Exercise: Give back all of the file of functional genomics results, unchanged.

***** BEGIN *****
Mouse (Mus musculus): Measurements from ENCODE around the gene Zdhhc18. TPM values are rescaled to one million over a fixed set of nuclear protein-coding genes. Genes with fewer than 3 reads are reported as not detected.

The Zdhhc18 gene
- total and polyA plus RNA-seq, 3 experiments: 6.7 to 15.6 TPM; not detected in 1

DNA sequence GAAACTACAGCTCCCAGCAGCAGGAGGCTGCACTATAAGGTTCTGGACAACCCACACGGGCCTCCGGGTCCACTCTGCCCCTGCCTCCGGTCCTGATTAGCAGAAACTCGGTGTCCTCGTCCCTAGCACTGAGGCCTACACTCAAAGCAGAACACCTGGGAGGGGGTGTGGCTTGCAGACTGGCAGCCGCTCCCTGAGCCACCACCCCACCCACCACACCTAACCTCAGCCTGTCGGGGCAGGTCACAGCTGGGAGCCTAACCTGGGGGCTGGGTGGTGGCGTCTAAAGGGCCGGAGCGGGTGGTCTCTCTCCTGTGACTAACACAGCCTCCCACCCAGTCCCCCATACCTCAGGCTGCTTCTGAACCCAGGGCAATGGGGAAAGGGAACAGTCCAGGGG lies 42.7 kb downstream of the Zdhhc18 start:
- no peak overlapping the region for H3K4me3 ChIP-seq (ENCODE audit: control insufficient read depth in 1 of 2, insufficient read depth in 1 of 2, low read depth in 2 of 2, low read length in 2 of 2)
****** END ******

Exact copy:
Mouse (Mus musculus): Measurements from ENCODE around the gene Zdhhc18. TPM values are rescaled to one million over a fixed set of nuclear protein-coding genes. Genes with fewer than 3 reads are reported as not detected.

The Zdhhc18 gene
- total and polyA plus RNA-seq, 3 experiments: 6.7 to 15.6 TPM; not detected in 1

DNA sequence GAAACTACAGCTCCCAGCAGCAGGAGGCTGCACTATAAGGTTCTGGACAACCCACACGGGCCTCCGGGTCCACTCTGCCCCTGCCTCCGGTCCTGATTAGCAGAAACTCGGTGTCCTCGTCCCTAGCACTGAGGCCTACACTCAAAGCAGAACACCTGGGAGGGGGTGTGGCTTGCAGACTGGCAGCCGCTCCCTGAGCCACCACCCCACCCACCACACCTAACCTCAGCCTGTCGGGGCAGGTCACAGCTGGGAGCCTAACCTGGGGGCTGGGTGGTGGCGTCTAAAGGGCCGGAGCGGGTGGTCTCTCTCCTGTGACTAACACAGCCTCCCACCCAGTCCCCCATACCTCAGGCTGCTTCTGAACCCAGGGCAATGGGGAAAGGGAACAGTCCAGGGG lies 42.7 kb downstream of the Zdhhc18 start:
- no peak overlapping the region for H3K4me3 ChIP-seq (ENCODE audit: control insufficient read depth in 1 of 2, insufficient read depth in 1 of 2, low read depth in 2 of 2, low read length in 2 of 2)